~~ Originally printed in Carrboro (NC) Free Press, March 2009 ~~
Do you subscribe to the helicopter mode of parenting, or are you into raising free-range kids?
Here’s a quiz:
Your children are at sleepover camp for two weeks. On the Saturday they stay over you
A) are at the camp gates before dawn, tearfully clutching a teddy bear and homemade cookies, waving a banner that says “I LOVE YOU (insert child’s name here)!!!”
B) sleep late and make plans to do something decidedly fun that does NOT involve cooking, cleaning or chauffeuring
C) do neither but later feel both regret and guilt for not doing the one or the other.
Newsweek reported last spring on the story of a NYC columnist who caused an uproar when she wrote about letting her nine-year-old son ride the subway all by himself. Without a cell phone. Parents immediately took sides, with accusations of irresponsibility and even child abuse. These cries were met with return allegations of overprotectiveness and hypersupervision.
We have cell phones marketed on the basis that they will allow parents to track their child’s every move via GPS and the internet. Our local school system partners with Ident-a-Kid to fingerprint and photograph children and provide ID cards that are supposed to assuage all a parent’s fears and guilt. The Navy now even has a special recruiting tactic for “coddled” kids.
All this, in a disposable culture that looks the other way from throwaway kids.
How many of us, as parents, believe that our children are just a little more special or deserving than other children? How many of us narrow our focus so much that all we can see is the perceived needs of our own offspring? How far have we gotten from the notion of “it takes a village” that all we can do is sniff with some measure of disdain at other people’s kids, seeing them only as potential competitors or corruptors?
But what about the young people who do not belong to anyone?
In this age of AIG bailouts and Darfur genocide, we are so ready to be outraged at any and all crimes that occur “out there,” horrors that we can claim are of someone else’s making. There is a profound disconnect in our society and in our psyches. Anger too often only finds a voice when someone else is complicit. And do we really want to address the true heart of global warming? Or do we want to just stick on a catchy bumper sticker and feel superior? We are willing to ignore the wars and thousands dead because we feel some guilt attached. But we can rail about earmarks and executive excesses because those are someone else’s responsibility. Life is easier this way.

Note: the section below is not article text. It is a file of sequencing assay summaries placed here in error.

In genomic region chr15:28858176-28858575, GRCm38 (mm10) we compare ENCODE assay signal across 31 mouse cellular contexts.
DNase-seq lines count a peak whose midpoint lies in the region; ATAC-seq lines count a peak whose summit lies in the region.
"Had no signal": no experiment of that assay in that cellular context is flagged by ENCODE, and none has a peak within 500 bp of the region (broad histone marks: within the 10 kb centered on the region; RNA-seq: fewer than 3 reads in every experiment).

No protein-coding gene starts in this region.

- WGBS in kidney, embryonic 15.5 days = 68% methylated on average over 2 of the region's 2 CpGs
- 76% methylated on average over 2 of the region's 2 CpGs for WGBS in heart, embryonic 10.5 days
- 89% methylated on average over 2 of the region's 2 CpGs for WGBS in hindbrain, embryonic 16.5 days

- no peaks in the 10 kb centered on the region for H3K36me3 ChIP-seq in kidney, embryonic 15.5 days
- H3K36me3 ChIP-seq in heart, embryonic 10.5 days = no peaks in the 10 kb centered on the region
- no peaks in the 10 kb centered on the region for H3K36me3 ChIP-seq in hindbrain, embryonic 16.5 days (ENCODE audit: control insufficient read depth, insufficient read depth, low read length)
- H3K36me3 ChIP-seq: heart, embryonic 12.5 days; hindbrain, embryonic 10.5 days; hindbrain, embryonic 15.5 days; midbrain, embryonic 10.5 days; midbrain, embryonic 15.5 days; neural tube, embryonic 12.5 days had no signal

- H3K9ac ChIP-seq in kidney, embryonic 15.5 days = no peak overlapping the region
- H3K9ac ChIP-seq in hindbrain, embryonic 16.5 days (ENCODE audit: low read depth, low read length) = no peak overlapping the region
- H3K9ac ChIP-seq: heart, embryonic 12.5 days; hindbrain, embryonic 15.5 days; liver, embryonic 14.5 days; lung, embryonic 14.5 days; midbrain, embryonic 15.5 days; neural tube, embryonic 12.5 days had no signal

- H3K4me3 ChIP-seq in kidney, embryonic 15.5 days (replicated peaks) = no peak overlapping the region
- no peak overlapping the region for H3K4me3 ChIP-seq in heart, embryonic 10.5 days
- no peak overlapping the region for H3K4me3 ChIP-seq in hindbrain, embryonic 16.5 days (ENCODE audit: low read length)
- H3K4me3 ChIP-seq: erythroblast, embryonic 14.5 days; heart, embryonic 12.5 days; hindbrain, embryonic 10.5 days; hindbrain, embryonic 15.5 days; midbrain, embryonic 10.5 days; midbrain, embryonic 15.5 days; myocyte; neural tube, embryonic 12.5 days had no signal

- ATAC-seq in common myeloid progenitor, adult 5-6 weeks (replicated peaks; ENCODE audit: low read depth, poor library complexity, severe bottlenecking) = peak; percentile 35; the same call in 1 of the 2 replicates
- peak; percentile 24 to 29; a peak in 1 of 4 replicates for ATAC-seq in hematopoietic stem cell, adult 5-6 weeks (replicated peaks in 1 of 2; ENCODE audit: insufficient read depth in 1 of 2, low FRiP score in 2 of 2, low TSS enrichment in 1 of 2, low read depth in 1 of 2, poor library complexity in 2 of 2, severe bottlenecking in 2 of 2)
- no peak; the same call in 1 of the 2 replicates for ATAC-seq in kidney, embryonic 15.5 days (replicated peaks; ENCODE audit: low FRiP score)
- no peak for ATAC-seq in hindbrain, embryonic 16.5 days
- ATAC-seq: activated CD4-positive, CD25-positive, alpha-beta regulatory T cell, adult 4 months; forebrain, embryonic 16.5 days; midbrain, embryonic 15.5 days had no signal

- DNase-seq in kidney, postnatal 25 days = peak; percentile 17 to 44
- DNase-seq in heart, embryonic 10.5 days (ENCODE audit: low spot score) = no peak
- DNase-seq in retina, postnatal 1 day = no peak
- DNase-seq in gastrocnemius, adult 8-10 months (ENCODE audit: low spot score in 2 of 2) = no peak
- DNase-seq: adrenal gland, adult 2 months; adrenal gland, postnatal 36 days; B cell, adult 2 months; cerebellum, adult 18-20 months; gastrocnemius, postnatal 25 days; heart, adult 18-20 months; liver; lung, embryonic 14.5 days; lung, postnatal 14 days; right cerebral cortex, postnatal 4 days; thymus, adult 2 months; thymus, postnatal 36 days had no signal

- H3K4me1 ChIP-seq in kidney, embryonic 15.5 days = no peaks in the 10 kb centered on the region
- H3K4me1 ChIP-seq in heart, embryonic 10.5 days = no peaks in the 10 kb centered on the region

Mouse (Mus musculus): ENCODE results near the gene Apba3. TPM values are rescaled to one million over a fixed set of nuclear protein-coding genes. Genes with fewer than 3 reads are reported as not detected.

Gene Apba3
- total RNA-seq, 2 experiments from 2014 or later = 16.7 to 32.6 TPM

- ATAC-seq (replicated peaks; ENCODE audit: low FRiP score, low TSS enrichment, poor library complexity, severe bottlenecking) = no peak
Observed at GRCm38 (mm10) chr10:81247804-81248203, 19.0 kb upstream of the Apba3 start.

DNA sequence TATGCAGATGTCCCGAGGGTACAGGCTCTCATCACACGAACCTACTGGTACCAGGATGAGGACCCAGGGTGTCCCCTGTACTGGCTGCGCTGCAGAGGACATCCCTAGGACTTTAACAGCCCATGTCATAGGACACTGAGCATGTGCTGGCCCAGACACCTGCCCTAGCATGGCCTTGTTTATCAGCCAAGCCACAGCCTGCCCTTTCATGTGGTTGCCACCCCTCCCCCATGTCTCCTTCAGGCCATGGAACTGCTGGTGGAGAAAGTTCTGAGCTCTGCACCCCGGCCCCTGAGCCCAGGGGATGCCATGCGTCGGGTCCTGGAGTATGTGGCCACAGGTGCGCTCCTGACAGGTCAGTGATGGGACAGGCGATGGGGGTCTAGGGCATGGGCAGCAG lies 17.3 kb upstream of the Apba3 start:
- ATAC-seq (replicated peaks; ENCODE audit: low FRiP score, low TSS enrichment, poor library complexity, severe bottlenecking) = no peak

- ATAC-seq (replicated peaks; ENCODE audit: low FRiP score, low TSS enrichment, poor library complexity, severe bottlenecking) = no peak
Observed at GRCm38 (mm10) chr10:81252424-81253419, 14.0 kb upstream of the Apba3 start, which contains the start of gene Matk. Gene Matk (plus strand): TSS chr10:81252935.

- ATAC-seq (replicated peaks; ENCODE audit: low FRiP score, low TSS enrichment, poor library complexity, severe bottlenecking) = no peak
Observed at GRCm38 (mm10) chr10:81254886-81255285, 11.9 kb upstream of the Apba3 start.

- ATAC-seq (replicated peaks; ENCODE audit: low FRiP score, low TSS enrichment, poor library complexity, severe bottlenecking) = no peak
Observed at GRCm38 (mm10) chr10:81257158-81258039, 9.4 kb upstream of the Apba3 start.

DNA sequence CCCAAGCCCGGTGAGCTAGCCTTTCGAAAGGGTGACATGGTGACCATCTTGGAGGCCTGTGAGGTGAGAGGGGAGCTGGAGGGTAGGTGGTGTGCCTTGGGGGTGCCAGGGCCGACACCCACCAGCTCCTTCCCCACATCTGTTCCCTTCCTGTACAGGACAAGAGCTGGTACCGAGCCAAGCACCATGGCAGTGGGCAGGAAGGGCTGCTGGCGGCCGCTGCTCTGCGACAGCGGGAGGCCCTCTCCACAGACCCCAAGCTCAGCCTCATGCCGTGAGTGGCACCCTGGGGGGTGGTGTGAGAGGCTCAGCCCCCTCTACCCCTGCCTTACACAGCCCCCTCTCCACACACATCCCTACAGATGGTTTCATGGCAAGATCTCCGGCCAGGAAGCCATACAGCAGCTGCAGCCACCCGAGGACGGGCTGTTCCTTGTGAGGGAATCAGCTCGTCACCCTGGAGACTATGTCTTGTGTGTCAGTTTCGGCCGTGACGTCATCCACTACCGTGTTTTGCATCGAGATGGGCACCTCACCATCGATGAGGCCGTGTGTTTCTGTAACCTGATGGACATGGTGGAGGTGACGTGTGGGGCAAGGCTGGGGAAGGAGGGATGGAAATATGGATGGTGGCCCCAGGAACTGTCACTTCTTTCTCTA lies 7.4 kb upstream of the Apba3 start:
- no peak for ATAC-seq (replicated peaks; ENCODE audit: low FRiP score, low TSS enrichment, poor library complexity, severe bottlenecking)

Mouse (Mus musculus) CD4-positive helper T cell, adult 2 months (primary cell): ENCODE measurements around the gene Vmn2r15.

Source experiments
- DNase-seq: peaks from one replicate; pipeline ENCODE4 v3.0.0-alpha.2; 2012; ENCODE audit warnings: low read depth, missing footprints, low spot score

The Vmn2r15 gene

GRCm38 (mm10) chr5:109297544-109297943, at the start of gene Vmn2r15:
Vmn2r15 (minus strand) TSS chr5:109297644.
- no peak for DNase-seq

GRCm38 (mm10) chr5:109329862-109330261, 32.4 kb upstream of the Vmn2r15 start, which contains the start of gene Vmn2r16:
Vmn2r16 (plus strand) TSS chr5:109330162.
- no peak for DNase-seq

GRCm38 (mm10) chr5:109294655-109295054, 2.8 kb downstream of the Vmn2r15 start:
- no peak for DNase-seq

But when atrocity is brought into the light – on our own doorstep – we are forced to choose. Do we ignore the truth and turn inward just a little more tightly? Assume a firmer stance of denial and bring real shame upon ourselves? Or do we risk moving out into the world and asking, “What can I do to help?”
Here in Carrboro, some local people have stepped forward to make a difference in the lives of young people in the community. From the young teacher who assumed custody of a homeless high school senior so she could graduate this June, to parents who want to raise awareness and build a home for parentless teenagers, to a displaced young man whose concerns center on the enormous subject of racial inequality, these people are not backing away.
It is unfathomable that, in this community, we have nothing to offer high school students who are homeless or who have aged out of the foster care system. We have shelters available for men, there is a residence for women and children, but teenagers currently have nowhere to go.
Helicopter parenting. Free-range parenting. The debate will never end. What matters is that children have parents who provide some level of real security and protection, a home in its most basic sense. It’s an inalienable right, though we might disagree all day long on what that right entails. But we should all be in agreement that even 17 and 18 year old high school students deserve as much. And if there is no parent, then the community has a responsibility to do something. Shame on us if we expect someone else to care more than we do. And no, there is no room for blame in this scenario.